You'll need to know these things

Oregon State University senior Jaron Wilson stretches out in the sun on the lawn outside the school's Memorial Union last July. (Amanda Cowan)

For me, college was a lot of firsts. First time being away from mom and dad, first time living alone, first time making my own meals.

The leap from high school to college can sometimes feel like a million miles, and without the right things it can be even further.

So here’s a list of 10 things you didn’t know you needed:

1. A non-mesh shower caddie: The hard plastic shower caddies may not be as easy to store, but the constant use in the shower can cause mold to grow on the mesh.

2. Fresh fruits, veggies, and deli meats: While there is always the temptation to stock a mini-fridge with high-calorie snacks, I suggest some fruits and veggies. The dining halls can close pretty early, and if you have a late-night class, or workout class, you don’t want to always come home to a cup of ramen.

3. Dress clothes: Most people on campus are dressed in their best gym clothes, and of course that’s all kinds of comfortable. It’s important to remember that most people will also be asking for a letter of recommendation at some point during college. It sounds cheesy but the best way to get where you want to be is dress like you’re already there. Or at least wear pants that zip and button.

4. “Just-in-case” items: in college, you’re going to lose things. Lots of things. So, be prepared: Make a spare set of keys to replace the spare set you’ll eventually lose. Keep $50 hidden somewhere for emergencies. Stash an extra pen, pencil, paper and White-Out. The most important “just-in-case” is a hard drive. Almost all college work is done on a computer, and sometimes files disappear — almost always at the worst possible time. Be smart and back up ALL of your files.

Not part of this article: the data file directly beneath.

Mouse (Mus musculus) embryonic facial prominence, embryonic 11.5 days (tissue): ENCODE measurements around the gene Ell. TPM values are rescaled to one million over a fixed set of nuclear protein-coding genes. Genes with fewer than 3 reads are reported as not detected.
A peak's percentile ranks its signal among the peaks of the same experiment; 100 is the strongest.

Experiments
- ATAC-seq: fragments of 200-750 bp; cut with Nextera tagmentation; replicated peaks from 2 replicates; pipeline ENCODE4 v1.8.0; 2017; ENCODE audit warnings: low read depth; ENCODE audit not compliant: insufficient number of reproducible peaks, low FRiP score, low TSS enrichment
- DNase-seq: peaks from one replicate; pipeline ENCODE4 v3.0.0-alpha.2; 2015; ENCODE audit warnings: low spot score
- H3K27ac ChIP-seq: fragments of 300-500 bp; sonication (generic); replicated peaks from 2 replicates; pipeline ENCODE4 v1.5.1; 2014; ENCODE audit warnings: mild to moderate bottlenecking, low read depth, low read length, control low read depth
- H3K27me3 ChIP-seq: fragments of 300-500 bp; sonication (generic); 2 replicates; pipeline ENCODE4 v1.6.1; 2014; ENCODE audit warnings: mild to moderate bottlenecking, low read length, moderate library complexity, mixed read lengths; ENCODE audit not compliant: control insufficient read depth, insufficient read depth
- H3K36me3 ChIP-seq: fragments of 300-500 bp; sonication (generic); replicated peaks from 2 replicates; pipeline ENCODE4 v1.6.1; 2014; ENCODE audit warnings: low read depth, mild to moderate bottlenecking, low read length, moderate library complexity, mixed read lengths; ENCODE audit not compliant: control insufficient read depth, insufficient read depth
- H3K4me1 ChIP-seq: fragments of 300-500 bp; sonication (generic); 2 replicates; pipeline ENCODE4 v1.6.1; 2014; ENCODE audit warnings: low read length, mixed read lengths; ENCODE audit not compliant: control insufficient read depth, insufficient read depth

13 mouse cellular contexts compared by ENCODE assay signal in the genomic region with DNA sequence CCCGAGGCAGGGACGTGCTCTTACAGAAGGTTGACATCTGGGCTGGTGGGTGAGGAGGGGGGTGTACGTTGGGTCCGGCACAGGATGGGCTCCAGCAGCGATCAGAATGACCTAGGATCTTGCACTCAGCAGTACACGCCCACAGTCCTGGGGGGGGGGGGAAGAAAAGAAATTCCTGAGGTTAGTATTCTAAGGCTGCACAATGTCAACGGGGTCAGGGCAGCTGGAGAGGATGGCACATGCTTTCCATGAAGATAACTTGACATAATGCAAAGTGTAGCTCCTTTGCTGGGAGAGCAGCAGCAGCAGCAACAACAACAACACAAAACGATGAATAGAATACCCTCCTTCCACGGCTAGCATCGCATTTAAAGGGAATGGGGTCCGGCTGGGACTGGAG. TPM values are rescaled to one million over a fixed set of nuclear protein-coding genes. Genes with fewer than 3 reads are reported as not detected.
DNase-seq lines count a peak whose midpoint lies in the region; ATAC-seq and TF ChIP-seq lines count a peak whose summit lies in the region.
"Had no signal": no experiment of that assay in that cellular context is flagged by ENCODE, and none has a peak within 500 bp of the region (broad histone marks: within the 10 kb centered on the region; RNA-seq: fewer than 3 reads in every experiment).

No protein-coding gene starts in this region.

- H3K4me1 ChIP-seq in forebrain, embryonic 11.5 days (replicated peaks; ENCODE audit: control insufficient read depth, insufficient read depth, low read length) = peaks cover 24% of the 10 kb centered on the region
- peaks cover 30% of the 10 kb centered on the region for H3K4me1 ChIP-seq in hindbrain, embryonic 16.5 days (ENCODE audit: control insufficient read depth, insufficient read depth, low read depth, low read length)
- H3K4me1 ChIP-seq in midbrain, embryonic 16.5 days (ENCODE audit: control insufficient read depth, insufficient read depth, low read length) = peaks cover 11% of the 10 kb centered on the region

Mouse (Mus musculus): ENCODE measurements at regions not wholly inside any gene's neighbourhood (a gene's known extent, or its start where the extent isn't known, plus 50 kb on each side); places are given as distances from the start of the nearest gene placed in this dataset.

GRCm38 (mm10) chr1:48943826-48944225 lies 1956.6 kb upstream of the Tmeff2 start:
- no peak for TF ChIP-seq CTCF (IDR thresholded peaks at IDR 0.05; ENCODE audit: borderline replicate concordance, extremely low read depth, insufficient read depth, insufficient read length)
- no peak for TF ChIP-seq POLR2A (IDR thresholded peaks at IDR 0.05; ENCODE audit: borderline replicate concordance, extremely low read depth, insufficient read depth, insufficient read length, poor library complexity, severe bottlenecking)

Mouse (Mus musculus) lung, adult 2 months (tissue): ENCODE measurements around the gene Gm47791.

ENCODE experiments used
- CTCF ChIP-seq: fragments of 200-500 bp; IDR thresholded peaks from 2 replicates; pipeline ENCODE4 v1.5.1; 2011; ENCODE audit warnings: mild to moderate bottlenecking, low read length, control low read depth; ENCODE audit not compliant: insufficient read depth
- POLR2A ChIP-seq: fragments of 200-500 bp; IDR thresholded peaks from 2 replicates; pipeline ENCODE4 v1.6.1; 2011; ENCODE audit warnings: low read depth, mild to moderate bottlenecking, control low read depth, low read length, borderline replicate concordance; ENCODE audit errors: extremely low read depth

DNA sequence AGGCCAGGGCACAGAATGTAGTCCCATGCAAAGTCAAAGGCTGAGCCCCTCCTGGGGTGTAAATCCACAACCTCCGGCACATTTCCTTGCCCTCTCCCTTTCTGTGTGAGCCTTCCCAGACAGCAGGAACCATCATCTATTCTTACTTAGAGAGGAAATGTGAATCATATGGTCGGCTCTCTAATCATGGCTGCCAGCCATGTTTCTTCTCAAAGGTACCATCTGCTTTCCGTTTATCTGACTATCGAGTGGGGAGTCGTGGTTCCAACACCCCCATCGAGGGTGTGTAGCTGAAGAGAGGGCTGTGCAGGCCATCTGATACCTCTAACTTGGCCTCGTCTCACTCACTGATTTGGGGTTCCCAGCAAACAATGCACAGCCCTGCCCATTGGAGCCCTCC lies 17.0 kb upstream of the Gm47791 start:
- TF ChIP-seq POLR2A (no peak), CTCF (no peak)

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5. Eight hours of sleep: College is stressful, and depending on the clubs you join, those can be stressful as well. Make sure you are getting enough sleep because there is not one professor on campus who will find your in-class snoring charming.

6. The ability to say “no”: There are obvious things to say no to: drugs, lots of alcohol, and anything that looks really, really stupid. But also be aware that you’ll encounter pressure to join in a huge array of activities. Sometimes there isn’t enough time in the day for Greek Life, school, student government, sports, and an intermural team. Take an honest assessment of your workload and abilities. Over-scheduling can be just as bad as never joining.

7. Organization: Each professor will give you a syllabus on the first day of class (if they don’t, don’t take the class). That syllabus is your road map to an A. Read it, all of it. Then on a calendar write down every assignment. This isn’t high school: Many professors won’t remind you the week before what projects are coming due. If you’re not a naturally organized person, become one.

8. A mentor: Going to school at a university can sometimes feel like high school — except in high school you have college to look forward to, and then adulthood. College, though, comes after adulthood, so find someone who can help you through the hurties. Bad things always feel like the end of the world. But they aren’t, and a mentor will help you see that.

9. Rain gear: As Oregonians it’s almost unheard-of to see people wearing rain gear. It’s also incredibly unfortunate to sit through class totally soaked. With that in mind buy a rain jacket. OSU has a tendency to flood, a lot. One of the worst experiences is sitting through a two-hour lecture with soggy socks, so buy rain boots.

10. An activity off-campus: Oregon State is a great place to go to school. You can make great friends, meet wonderful professors and receive a fantastic education. But OSU can sometimes feel a bit like a snow globe. Find an activity off-campus: That way, you’ll be able to meet and experience all Corvallis has to offer, not just Oregon State.

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